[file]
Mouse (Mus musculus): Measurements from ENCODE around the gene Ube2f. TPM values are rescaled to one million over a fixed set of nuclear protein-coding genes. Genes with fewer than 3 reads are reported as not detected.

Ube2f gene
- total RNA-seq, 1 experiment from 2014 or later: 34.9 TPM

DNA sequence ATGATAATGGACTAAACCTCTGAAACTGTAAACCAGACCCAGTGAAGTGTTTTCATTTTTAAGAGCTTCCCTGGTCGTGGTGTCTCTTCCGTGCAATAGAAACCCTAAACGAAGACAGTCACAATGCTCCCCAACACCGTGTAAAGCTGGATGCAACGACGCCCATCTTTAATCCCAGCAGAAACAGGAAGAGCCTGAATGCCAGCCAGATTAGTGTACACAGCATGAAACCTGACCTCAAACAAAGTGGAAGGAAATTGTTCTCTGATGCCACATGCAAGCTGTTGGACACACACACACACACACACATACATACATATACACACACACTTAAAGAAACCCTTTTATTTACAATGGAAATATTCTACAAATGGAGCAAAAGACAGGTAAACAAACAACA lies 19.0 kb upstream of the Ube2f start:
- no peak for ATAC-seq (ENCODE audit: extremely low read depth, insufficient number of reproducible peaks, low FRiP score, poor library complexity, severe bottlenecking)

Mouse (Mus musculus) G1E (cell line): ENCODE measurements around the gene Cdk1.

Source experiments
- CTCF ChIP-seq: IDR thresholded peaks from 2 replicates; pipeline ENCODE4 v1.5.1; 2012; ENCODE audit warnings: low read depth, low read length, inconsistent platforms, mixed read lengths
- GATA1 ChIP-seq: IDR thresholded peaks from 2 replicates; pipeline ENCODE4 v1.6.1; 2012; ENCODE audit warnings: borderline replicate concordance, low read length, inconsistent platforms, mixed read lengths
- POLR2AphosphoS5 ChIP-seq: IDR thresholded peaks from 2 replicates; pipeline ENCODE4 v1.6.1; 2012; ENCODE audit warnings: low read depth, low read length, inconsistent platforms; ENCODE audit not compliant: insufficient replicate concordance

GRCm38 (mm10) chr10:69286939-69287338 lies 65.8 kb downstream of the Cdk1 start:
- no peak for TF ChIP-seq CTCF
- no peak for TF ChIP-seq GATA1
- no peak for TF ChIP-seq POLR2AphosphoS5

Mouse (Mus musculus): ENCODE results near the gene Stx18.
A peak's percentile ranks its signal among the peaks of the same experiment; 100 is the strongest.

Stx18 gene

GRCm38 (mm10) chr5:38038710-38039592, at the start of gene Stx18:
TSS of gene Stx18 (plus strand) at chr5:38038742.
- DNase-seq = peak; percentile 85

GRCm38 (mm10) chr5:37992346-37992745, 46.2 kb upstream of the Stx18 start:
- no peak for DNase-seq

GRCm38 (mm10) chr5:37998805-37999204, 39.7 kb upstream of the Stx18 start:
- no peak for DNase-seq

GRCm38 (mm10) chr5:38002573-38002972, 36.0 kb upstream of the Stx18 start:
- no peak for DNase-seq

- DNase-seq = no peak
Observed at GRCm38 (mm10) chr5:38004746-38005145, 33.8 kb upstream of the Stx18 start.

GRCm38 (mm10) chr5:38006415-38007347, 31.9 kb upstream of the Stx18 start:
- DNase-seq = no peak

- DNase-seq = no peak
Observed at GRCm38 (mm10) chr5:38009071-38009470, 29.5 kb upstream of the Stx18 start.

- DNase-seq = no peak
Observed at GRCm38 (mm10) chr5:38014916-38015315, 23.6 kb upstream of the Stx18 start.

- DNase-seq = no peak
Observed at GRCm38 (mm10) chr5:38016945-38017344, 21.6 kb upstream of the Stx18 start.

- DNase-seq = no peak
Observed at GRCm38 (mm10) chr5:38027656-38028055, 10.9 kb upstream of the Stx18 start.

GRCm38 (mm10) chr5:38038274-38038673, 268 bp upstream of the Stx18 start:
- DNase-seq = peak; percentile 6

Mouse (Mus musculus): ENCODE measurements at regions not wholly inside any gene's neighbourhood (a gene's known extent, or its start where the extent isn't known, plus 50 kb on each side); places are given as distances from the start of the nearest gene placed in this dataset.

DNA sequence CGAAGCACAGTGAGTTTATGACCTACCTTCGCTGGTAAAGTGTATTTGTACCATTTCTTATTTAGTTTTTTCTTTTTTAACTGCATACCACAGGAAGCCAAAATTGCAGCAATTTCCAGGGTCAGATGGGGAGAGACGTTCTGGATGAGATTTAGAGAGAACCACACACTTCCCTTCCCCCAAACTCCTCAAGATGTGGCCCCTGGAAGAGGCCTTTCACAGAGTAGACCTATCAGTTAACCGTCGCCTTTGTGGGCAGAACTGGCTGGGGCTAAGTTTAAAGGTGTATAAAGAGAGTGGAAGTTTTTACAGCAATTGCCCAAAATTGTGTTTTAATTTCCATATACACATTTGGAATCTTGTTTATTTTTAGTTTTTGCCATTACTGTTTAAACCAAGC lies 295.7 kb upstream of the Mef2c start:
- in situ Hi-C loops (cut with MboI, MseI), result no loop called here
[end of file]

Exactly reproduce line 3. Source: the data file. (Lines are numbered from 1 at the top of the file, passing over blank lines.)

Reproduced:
- total RNA-seq, 1 experiment from 2014 or later: 34.9 TPM